Case Study

Bottling Company, Case Study Example

Microsoft Excel was used to calculate the mean, median, and standard deviation for the ounces in the bottles. The AVERAGE command was utilized to calculate [...]

Pages: 1

Words: 573

Case Study

OASDI, Case Study Example

Abstract The current paper discusses specific features of Old Age, Survivors, and Disability Insurance (OASDI). Real-life examples are used to evaluate individual eligibility and benefits [...]

Pages: 1

Words: 750

Case Study

Child With Severe Respiratory Issues, Case Study Example

Case study:Gastro esophageal reflux disease Toddler with Nissen Fundoplication and G-tube insertionImportance of twenty four (24) hour monitoring. According to this 17 month oldCaucasianmale child’s [...]

Pages: 1

Words: 548

Case Study

Classic Airlines Marketing Review, Case Study Example

Classic Airlines has been one of the top five airline companies in the United States and continues to have over $10 million in annual profits.  [...]

Pages: 1

Words: 2187

Case Study

The New Chemistry of Speculation, Case Study Example

In May, the Credit Suisse Group and the Deutsche Bank began offering investments in iron ore, which is a key component to being able to [...]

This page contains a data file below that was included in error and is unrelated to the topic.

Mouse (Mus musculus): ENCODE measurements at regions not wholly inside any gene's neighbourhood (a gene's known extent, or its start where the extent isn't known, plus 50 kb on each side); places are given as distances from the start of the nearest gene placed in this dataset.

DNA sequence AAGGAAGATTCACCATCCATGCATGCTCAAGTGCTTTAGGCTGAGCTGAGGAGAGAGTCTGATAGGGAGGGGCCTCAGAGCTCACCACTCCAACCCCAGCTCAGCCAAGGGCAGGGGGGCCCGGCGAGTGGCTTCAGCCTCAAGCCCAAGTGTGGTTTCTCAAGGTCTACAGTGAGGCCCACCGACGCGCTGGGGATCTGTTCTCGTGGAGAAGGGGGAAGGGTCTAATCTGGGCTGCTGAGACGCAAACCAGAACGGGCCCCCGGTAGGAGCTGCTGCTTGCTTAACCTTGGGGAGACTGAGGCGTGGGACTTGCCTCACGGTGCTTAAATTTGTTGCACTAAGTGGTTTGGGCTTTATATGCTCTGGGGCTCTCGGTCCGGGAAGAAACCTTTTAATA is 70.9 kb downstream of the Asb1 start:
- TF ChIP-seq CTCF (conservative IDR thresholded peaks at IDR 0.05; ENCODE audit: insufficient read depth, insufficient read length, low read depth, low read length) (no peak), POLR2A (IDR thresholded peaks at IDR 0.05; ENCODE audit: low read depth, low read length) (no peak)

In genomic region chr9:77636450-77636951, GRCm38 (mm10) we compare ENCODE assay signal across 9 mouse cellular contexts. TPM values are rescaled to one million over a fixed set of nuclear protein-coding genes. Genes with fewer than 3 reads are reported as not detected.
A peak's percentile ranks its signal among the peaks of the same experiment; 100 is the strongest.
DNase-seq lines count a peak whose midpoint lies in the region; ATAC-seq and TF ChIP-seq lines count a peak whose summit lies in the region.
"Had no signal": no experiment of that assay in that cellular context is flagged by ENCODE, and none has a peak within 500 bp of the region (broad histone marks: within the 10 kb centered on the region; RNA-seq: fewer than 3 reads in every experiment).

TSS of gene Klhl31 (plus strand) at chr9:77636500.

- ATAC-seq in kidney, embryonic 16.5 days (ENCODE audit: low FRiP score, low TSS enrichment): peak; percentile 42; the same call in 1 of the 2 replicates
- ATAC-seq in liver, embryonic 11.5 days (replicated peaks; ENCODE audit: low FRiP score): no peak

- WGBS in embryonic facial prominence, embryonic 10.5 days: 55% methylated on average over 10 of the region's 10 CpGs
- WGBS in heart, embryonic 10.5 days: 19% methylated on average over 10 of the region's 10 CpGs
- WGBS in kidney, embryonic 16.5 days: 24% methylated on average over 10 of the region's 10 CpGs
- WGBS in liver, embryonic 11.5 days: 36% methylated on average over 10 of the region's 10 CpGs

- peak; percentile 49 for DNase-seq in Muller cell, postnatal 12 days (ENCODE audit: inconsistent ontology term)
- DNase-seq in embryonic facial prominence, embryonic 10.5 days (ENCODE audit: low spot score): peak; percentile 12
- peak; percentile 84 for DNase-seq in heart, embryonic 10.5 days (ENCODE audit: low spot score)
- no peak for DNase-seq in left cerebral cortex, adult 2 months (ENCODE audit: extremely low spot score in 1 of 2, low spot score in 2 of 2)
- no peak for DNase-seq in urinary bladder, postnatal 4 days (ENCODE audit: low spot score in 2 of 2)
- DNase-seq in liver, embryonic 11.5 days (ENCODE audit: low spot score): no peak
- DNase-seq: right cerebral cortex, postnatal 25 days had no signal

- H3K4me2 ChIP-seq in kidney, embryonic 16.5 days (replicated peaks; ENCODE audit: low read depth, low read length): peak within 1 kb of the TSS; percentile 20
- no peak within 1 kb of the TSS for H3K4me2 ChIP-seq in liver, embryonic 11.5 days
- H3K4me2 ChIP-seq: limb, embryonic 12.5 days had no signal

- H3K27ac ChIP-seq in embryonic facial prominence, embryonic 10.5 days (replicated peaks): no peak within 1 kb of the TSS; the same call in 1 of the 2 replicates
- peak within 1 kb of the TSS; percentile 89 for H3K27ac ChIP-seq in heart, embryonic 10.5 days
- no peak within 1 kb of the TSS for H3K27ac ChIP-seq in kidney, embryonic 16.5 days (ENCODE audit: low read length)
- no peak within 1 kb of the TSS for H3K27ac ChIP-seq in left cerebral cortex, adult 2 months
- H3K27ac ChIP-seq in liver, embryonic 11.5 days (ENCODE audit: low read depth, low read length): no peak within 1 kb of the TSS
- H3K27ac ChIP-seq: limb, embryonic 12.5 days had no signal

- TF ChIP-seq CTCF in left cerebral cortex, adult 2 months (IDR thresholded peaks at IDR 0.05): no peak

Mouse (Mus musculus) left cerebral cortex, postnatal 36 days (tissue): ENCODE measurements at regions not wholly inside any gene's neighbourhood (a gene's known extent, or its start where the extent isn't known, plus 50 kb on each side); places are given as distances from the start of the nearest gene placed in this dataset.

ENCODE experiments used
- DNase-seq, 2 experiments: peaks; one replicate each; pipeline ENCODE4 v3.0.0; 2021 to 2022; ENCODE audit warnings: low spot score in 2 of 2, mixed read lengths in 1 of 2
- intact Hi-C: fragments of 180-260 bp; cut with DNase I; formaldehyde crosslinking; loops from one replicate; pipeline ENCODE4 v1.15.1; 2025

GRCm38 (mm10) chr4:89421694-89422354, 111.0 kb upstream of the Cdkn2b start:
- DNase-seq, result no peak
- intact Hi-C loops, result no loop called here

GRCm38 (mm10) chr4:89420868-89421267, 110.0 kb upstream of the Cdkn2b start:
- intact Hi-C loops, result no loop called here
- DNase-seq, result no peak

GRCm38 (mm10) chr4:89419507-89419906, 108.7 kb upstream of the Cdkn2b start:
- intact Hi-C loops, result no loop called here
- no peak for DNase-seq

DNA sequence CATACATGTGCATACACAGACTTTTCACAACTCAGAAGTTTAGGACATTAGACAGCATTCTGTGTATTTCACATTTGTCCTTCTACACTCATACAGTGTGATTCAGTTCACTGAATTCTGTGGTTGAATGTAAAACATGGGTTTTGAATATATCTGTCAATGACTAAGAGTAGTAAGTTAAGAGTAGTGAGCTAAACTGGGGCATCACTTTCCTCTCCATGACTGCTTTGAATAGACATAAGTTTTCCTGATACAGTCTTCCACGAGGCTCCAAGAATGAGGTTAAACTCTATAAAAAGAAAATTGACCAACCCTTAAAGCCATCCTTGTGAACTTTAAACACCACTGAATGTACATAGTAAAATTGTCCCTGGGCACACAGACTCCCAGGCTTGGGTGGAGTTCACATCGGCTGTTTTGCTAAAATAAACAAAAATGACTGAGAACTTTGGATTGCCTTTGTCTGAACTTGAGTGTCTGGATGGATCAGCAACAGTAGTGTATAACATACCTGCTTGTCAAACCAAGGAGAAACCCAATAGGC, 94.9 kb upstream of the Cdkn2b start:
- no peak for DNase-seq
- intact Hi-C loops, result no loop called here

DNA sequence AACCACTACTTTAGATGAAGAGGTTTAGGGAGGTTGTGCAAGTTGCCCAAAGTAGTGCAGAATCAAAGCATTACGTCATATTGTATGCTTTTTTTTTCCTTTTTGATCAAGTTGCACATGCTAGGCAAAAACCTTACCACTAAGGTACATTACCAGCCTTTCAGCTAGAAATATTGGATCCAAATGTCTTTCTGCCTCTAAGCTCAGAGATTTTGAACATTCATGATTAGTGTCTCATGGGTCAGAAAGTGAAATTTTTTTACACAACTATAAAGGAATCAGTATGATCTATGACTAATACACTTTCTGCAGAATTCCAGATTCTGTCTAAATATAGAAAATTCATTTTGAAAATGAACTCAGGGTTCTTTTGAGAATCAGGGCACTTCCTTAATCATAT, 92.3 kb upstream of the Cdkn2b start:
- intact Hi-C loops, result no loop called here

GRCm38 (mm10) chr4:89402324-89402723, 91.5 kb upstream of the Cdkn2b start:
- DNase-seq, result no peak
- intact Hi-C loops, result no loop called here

Pages: 1

Words: 480

Case Study

Product Returns Processing, Case Study Example

In the introduction to this analysis of the “reverse logistics” related product returns processing, Stock and Mulki (2009) establish some of the parameters related to [...]

Pages: 1

Words: 1027

Case Study

Bottling Company, Case Study Example

Microsoft Excel was used to calculate the mean, median, and standard deviation for the ounces in the bottles. The AVERAGE command was utilized to calculate [...]

Pages: 1

Words: 573

Case Study

OASDI, Case Study Example

Abstract The current paper discusses specific features of Old Age, Survivors, and Disability Insurance (OASDI). Real-life examples are used to evaluate individual eligibility and benefits [...]

Pages: 1

Words: 750

Case Study

Child With Severe Respiratory Issues, Case Study Example

Case study:Gastro esophageal reflux disease Toddler with Nissen Fundoplication and G-tube insertionImportance of twenty four (24) hour monitoring. According to this 17 month oldCaucasianmale child’s [...]

Pages: 1

Words: 548

Case Study

Classic Airlines Marketing Review, Case Study Example

Classic Airlines has been one of the top five airline companies in the United States and continues to have over $10 million in annual profits.  [...]

Pages: 1

Words: 2187

Case Study

The New Chemistry of Speculation, Case Study Example

In May, the Credit Suisse Group and the Deutsche Bank began offering investments in iron ore, which is a key component to being able to [...]

Pages: 1

Words: 480

Case Study

Get a Free E-Book ($50 in value)

Get a Free E-Book

How To Write The Best Essay Ever!

How To Write The Best Essay Ever!